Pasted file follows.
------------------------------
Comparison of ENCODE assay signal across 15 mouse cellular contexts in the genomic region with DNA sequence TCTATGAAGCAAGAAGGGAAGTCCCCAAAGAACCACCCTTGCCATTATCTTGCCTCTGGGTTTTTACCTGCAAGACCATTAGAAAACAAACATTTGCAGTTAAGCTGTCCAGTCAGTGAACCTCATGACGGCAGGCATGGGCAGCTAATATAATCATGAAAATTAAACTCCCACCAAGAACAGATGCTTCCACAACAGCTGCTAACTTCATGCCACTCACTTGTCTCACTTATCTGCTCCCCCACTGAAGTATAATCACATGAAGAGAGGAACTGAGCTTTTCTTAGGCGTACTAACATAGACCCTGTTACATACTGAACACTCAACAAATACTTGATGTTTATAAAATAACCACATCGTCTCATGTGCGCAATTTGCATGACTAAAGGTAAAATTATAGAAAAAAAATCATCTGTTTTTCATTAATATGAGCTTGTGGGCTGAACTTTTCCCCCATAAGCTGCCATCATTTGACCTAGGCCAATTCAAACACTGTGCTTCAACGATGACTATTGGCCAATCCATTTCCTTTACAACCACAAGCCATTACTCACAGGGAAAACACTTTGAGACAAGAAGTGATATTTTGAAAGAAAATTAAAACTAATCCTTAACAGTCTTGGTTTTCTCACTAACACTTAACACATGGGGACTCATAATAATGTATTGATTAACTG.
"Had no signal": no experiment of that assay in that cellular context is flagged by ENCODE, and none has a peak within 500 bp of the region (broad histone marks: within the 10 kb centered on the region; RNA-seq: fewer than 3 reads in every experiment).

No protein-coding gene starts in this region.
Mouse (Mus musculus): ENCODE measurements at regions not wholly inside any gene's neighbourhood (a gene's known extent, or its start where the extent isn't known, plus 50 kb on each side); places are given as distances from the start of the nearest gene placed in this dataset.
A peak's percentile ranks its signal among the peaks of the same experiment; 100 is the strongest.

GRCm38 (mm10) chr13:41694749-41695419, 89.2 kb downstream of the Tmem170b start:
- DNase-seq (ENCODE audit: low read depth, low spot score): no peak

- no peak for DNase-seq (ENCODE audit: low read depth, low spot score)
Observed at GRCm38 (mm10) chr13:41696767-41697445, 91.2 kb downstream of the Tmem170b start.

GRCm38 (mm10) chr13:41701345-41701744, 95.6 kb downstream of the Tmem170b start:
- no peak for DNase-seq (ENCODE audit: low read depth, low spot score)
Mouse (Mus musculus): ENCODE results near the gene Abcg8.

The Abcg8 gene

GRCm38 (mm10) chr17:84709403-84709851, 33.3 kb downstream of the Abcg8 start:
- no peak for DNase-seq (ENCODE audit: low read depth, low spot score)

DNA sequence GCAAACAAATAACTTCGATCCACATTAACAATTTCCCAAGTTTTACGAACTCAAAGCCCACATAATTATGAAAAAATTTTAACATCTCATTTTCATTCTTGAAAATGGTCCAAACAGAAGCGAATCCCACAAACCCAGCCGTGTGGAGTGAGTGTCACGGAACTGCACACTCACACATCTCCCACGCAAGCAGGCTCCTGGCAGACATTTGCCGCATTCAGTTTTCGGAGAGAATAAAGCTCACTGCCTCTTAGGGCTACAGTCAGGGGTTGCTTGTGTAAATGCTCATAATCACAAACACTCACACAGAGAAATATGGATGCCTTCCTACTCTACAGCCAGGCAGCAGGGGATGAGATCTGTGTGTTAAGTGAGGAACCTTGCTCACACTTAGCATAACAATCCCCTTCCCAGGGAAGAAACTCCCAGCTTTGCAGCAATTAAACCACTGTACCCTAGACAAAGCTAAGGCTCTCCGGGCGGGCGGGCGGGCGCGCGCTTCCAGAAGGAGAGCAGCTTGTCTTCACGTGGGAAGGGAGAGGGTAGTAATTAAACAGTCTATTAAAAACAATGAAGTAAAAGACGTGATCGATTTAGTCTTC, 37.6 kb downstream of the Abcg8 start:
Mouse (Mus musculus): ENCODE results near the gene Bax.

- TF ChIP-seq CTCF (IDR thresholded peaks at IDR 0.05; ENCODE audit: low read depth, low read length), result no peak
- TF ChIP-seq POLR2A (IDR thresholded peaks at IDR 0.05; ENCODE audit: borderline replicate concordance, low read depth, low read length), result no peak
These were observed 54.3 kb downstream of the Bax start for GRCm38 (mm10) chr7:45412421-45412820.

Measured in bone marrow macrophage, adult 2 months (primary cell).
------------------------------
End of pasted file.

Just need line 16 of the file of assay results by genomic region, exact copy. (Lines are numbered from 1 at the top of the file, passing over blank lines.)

DNA sequence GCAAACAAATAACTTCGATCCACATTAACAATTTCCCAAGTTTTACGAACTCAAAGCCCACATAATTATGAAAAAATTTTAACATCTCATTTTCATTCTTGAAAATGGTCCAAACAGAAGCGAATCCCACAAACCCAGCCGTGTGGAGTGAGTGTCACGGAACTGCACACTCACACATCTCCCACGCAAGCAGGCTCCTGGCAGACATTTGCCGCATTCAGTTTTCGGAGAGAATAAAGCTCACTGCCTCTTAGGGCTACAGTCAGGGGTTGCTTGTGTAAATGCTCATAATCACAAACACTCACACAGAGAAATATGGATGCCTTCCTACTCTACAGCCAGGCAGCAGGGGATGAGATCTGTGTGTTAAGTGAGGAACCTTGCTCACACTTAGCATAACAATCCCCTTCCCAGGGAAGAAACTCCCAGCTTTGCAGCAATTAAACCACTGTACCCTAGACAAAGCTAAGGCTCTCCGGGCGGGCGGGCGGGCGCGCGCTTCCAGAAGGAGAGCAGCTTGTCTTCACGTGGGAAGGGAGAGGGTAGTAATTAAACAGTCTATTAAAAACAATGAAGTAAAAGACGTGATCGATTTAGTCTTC, 37.6 kb downstream of the Abcg8 start: